Serial corneal photographs of the five subjects at enrollment, 3, and 12 months are shown in Figure 1. At enrollment, each of the participants had a large central infiltrate and best spectacle–corrected visual acuity of counting fingers or worse. Corneal cultures were performed in all the study subjects and grew Streptococcus pneumoniae for subjects 1–4 and Pseudomonas aeruginosa for subject 5. All subjects were initially treated with moxifloxacin. Subjects 1 and 2 were treated with placebo eyedrops, and subjects 3–5 with prednisolone phosphate, 1% eyedrops. Each responded to topical therapy but developed a large corneal scar by 3 months after enrollment. Nonetheless, visual acuity improved markedly from enrollment to the 3-month visit (Table 1). Although the size of the corneal scars in these subjects generally did not change between the 3- and 12-month visits, the scars became markedly less dense during this follow-up period (Figure 1), and visual acuity continued to improve (Table 1). Rigid contact lenses improved vision in four of the five subjects at 3 months and in all the five subjects at 12 months (Table 1).
In this case series, we demonstrate that a small fraction of severe corneal scars resulting from bacterial keratitis will show improvement in the density of opacity over time, with concurrent improvement in vision. None of the five patients in this series required corneal transplantation by 12 months after enrollment, which might not have been expected given the examination at 3 months.
Several mechanisms account for decreased vision following corneal scarring, including reduced corneal transparency, irregular astigmatism, and light scatter. However, various populations of myofibroblasts and fibroblasts are active during corneal stromal wound healing and may even restore corneal transparency.5 In this study, the serial photographs demonstrate that visual acuity impairment due to occlusion can improve over time, even long after the corneal ulcer has healed. In addition, if irregular astigmatism is estimated as the difference between spectacle corrected and contact lens corrected visual acuity, then four of the five patients in this series had smaller amounts of irregular astigmatism at the 12-month visit compared with the 3-month visit. Therefore, both scar opacity and irregular astigmatism may improve after the first 3 months following a large, central corneal ulcer.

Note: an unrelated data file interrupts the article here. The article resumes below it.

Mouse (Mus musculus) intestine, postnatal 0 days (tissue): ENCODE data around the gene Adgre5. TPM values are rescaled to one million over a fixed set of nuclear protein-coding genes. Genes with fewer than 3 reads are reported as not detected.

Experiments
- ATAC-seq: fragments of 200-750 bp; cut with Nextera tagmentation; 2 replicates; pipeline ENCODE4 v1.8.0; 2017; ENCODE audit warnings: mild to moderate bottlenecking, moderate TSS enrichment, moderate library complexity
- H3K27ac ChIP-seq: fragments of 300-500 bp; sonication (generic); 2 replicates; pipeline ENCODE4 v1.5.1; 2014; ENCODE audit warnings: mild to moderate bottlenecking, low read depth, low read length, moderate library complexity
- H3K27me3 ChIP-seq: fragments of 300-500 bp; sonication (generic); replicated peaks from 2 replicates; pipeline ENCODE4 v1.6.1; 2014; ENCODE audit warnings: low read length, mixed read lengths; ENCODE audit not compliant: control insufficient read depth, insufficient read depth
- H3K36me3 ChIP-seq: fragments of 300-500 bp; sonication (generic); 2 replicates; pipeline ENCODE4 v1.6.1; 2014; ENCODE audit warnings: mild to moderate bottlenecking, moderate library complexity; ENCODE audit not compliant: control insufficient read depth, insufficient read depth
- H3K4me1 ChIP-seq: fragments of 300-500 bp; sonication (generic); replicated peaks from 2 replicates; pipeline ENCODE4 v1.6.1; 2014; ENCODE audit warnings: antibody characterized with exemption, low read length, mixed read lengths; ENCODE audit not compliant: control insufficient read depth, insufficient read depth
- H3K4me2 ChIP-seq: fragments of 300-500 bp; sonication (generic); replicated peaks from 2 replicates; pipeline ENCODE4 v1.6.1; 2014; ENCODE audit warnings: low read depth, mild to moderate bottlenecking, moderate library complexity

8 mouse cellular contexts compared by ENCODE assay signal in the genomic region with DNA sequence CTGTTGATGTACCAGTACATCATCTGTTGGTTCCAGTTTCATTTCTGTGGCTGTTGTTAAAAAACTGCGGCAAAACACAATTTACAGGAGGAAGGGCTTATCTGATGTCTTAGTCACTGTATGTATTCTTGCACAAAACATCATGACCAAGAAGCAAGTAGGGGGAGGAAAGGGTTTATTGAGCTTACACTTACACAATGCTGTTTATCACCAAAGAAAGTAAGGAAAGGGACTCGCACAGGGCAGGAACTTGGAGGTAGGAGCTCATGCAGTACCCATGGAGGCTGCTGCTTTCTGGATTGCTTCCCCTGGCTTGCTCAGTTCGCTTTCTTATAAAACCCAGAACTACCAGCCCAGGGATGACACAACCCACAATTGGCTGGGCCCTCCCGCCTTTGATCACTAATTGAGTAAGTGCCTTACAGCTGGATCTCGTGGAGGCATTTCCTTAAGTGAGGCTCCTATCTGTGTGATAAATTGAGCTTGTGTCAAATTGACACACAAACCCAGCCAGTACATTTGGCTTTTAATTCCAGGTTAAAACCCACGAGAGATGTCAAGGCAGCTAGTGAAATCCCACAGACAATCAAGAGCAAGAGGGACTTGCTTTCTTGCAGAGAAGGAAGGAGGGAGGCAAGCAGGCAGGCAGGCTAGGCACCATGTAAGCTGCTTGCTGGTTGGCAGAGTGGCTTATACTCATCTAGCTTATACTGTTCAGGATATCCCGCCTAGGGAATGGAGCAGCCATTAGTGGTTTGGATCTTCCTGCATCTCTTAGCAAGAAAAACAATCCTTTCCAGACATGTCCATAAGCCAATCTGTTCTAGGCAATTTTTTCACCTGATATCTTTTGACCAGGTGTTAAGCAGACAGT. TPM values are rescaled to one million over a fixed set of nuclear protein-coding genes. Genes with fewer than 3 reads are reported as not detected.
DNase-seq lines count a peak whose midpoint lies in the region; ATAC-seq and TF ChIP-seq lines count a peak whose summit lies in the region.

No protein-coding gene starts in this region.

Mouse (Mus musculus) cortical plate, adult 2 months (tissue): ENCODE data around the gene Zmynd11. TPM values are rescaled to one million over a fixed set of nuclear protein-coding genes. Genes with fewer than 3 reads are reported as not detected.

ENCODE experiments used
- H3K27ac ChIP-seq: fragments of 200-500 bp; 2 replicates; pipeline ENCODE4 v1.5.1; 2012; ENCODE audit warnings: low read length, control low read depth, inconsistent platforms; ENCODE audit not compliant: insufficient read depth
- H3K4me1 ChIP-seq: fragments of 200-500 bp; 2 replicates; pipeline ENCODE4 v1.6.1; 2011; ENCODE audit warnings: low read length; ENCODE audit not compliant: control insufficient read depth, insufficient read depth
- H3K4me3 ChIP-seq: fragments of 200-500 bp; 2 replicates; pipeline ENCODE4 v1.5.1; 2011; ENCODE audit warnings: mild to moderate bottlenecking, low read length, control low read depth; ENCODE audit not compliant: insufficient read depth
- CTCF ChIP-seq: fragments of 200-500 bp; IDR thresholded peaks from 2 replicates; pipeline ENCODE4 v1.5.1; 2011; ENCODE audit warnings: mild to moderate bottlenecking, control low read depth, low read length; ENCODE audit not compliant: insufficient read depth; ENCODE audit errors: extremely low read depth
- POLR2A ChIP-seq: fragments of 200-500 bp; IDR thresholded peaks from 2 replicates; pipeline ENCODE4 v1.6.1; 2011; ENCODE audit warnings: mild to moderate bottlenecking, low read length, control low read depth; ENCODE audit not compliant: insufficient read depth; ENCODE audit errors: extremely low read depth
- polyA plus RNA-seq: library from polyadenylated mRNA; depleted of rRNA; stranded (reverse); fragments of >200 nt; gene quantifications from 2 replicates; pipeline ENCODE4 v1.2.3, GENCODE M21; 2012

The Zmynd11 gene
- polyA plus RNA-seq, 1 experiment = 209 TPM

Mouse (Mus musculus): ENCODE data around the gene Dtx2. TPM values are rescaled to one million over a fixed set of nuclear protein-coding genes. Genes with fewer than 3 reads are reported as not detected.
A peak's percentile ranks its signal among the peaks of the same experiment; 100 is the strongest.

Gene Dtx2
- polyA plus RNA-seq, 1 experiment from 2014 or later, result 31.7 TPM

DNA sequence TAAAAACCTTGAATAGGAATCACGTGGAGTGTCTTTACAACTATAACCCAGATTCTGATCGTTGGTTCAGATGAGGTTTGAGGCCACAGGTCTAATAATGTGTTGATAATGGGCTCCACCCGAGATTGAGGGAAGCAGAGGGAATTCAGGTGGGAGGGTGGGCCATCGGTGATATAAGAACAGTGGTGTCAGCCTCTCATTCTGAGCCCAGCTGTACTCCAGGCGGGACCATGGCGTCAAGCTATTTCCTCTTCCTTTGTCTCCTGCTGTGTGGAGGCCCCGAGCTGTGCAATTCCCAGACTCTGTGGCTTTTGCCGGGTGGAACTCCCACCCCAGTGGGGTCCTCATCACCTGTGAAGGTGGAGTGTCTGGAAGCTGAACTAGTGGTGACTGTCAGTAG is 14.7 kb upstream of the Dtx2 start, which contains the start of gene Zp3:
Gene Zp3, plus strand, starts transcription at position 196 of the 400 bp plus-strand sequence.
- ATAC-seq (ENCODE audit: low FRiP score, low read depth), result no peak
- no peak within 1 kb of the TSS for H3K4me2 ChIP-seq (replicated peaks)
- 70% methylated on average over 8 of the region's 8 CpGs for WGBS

The chief limitation of this case series is that the observations represent a minority of bacterial ulcer patients and therefore may not be generalizable to all corneal ulcers. However, the series does demonstrate that at least some corneal ulcer scars—even large centrally located scars—will continue to improve many months after the initial infection. It may be prudent to delay corneal transplantation in patients with good vision in the contralateral eye, as surgical visual rehabilitation may not ultimately be necessary. Further follow up of the SCUT study participants will provide additional insight regarding longer-term visual acuity outcomes and corneal scar remodeling.
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The trial was funded by National Eye Institute Grant U10 EY015114 (TML). Support was also provided by National Eye Institute Grants K23 EY017897 (NRA) and K23 EY019071 (JDK), and career development awards from Research to Prevent Blindness (NRA and JDK).
The authors declare no conflict of interest.
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McClintic, S., Srinivasan, M., Mascarenhas, J. et al. Improvement in corneal scarring following bacterial keratitis. Eye 27, 443–446 (2013). https://doi.org/10.1038/eye.2012.270
- corneal ulcer
- corneal scar
npj Regenerative Medicine (2018)